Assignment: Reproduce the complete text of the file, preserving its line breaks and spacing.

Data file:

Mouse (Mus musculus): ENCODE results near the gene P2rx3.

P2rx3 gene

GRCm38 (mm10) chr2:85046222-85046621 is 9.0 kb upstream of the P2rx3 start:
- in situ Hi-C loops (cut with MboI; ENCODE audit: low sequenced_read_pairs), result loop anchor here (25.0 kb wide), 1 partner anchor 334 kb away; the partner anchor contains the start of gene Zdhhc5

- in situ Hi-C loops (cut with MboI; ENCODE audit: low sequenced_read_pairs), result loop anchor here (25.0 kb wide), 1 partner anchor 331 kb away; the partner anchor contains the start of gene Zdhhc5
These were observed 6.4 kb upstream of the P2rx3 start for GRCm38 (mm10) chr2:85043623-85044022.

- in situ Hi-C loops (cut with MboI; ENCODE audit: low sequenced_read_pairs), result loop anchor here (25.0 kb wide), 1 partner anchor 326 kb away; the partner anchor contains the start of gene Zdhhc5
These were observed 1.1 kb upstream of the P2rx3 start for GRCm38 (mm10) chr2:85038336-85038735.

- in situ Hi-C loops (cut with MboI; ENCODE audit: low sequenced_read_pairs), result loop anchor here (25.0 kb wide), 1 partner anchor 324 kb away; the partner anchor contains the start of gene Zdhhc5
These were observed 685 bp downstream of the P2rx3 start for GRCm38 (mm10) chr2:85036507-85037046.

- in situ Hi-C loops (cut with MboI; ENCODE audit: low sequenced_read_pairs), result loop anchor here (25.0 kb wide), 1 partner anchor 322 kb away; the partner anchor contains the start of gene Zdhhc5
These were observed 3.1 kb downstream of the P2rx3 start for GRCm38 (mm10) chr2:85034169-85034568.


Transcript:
Mouse (Mus musculus): ENCODE results near the gene P2rx3.

P2rx3 gene

GRCm38 (mm10) chr2:85046222-85046621 is 9.0 kb upstream of the P2rx3 start:
- in situ Hi-C loops (cut with MboI; ENCODE audit: low sequenced_read_pairs), result loop anchor here (25.0 kb wide), 1 partner anchor 334 kb away; the partner anchor contains the start of gene Zdhhc5

- in situ Hi-C loops (cut with MboI; ENCODE audit: low sequenced_read_pairs), result loop anchor here (25.0 kb wide), 1 partner anchor 331 kb away; the partner anchor contains the start of gene Zdhhc5
These were observed 6.4 kb upstream of the P2rx3 start for GRCm38 (mm10) chr2:85043623-85044022.

- in situ Hi-C loops (cut with MboI; ENCODE audit: low sequenced_read_pairs), result loop anchor here (25.0 kb wide), 1 partner anchor 326 kb away; the partner anchor contains the start of gene Zdhhc5
These were observed 1.1 kb upstream of the P2rx3 start for GRCm38 (mm10) chr2:85038336-85038735.

- in situ Hi-C loops (cut with MboI; ENCODE audit: low sequenced_read_pairs), result loop anchor here (25.0 kb wide), 1 partner anchor 324 kb away; the partner anchor contains the start of gene Zdhhc5
These were observed 685 bp downstream of the P2rx3 start for GRCm38 (mm10) chr2:85036507-85037046.

- in situ Hi-C loops (cut with MboI; ENCODE audit: low sequenced_read_pairs), result loop anchor here (25.0 kb wide), 1 partner anchor 322 kb away; the partner anchor contains the start of gene Zdhhc5
These were observed 3.1 kb downstream of the P2rx3 start for GRCm38 (mm10) chr2:85034169-85034568.